VIDEO: Lebanese take up brooms to clean up Beirut after deadly explosions - GulfToday

VIDEO: Lebanese take up brooms to clean up Beirut after deadly explosions


Labenese volunteers clean the streets, following Tuesday's blast in Beirut's port area. Reuters / AFP

In Beirut's beloved Mar Mikhail district, hundreds of young Lebanese took up brooms to sweep debris in the absence of a state-sponsored cleanup operation following deadly blasts.

Much of the cleanup was being handled by volunteers who improvised working groups, bringing their own equipment and making appeals for help on social media.

Since the explosions, people have crowded into the hardest hit districts to inspect their damaged homes and businesses, or as volunteers in cleanup efforts.

"What state?" scoffed 42-year-old Melissa Fadlallah, a volunteer cleaning up the hard-hit Mar Mikhail district of the Lebanese capital.

LebanonVolunteergirlsLebanese volunteers clear the rubble at the devastated Gemmayzeh neighbourhood. AFP

The explosion, which hit just a few hundred metres away at Beirut's port, blew all the windows and doors off Mar Mikhail's pubs, restaurants and apartment homes on Tuesday.

A spontaneous cleanup operation was underway there, a glimmer of youthful solidarity and hope after a devastating night.

LebanonVolunteers3Volunteers clean the streets following Tuesday's blast in Beirut. Reuters

Wearing plastic gloves and a mask, Fadlallah tossed a shard of glass as long as her arm at the door of the state electricity company's administrative building that looms over the district.

In small groups, they energetically swept up glass beneath blown-out buildings, dragging them into plastic bags.

Lebanoncleans1Volunteers clean the streets from the wreckage following Tuesday's blast in Beirut. Reuters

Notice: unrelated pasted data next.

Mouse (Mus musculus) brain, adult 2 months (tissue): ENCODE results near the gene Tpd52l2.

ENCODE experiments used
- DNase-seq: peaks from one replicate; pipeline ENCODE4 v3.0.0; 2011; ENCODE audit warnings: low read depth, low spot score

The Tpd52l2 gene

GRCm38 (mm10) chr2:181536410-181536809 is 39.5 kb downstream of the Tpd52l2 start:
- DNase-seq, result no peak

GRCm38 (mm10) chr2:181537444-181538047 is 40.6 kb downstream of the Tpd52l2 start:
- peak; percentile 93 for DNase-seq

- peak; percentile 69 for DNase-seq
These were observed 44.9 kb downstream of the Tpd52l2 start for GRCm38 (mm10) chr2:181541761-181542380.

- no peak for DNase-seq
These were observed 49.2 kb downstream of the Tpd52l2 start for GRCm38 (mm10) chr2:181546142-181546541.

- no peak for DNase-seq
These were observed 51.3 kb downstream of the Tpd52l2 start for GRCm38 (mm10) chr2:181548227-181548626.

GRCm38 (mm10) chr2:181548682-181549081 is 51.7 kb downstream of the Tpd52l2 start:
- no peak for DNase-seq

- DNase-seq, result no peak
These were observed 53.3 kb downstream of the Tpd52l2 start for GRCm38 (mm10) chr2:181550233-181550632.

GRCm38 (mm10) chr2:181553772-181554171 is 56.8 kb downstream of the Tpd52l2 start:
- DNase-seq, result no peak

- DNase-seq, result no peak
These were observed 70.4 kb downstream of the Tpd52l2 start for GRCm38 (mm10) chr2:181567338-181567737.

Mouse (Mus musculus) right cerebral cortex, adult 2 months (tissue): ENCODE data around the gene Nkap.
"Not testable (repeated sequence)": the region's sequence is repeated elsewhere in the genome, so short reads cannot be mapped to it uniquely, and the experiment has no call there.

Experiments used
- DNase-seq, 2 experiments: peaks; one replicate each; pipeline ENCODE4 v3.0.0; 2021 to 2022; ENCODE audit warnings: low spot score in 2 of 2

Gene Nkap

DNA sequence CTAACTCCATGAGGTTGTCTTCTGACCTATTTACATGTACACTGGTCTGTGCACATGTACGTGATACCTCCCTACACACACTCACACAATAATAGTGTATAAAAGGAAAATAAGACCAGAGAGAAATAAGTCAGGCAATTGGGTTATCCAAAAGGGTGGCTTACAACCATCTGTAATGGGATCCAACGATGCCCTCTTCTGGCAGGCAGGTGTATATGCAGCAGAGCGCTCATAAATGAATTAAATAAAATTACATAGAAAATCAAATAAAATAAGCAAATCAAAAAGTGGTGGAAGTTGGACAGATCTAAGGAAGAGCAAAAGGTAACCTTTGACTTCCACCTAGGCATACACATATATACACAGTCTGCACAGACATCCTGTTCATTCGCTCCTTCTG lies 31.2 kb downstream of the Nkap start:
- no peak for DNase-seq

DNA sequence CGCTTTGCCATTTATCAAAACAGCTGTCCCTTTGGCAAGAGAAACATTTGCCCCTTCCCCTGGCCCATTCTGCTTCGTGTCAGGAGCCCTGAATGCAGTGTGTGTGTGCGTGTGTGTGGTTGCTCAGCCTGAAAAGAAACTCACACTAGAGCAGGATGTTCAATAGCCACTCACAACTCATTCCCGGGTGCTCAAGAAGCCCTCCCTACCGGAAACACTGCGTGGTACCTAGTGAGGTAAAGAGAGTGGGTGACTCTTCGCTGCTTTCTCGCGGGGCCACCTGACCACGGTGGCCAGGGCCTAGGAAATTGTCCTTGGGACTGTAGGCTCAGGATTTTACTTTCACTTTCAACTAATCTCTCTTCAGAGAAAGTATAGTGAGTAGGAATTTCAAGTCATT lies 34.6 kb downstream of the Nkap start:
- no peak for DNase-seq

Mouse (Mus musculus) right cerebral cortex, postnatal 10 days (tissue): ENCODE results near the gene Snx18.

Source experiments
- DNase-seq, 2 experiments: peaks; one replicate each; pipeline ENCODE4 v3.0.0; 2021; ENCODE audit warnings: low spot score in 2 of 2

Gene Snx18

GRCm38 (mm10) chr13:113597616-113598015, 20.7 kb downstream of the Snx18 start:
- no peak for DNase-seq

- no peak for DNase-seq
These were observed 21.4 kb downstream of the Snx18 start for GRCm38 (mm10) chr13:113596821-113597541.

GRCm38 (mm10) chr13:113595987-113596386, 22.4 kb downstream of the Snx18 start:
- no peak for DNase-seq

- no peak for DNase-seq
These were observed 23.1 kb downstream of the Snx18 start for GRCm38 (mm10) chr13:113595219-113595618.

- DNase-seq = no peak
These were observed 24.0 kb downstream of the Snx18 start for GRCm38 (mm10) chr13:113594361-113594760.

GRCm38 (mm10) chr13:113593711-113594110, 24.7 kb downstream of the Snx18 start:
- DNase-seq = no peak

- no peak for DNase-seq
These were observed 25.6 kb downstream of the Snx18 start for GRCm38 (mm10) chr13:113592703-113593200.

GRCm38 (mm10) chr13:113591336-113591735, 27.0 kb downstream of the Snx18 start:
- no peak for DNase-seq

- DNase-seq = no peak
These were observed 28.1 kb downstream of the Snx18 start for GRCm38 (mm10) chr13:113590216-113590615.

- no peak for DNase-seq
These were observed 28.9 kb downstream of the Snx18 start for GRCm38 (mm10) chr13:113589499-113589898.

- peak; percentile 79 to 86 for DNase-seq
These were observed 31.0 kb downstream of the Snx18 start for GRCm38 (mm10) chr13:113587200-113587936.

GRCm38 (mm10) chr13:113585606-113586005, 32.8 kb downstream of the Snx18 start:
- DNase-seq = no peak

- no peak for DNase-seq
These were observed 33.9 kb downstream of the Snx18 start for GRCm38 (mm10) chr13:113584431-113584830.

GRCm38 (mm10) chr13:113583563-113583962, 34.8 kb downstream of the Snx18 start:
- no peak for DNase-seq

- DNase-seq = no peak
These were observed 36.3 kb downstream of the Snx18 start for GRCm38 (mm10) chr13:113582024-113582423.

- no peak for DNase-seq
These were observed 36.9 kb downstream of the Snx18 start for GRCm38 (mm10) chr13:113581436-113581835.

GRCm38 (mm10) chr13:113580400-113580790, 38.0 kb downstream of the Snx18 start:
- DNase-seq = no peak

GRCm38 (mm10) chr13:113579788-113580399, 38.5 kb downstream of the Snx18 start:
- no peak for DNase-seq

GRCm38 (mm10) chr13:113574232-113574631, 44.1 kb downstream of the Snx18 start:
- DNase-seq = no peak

Others clambered up debris-strewn stairwells to offer their homes to residents who had spent the previous night in the open air.

"We're sending people into the damaged homes of the elderly and handicapped to help them find a home for tonight," said Husam Abu Nasr, a 30-year-old volunteer.

The blast killed more than 150 people, wounded thousands and compounded public anger that erupted in protests last year against a government seen as corrupt and inefficient.

LebanonVolunteers2Volunteers clean the streets following Tuesday's blast in Beirut. Reuters

A few civil defence workers could be seen examining building structures but they were vastly outnumbered by young volunteers flooding the streets to help.

Towns across the country have offered to host Beirut families with damaged homes and the Maronite Catholic patriarchate announced it would open its monasteries and religious schools to those needing shelter.

Food was quickly taken care of, too: plastic tables loaded with donated water bottles, sandwiches and snacks were set up within hours.

"I can't help by carrying things, so we brought food, water, chocolate and moral support," said Rita Ferzli, 26.

Business owners swiftly took to social media, posting offers to repair doors, paint damaged walls or replace shattered windows for free.

Abdo Amer, who owns window company Curtain Glass, said he was moved to make such an offer after narrowly surviving the blast.

"I had driven by the port just three minutes earlier," the 37-year-old said.


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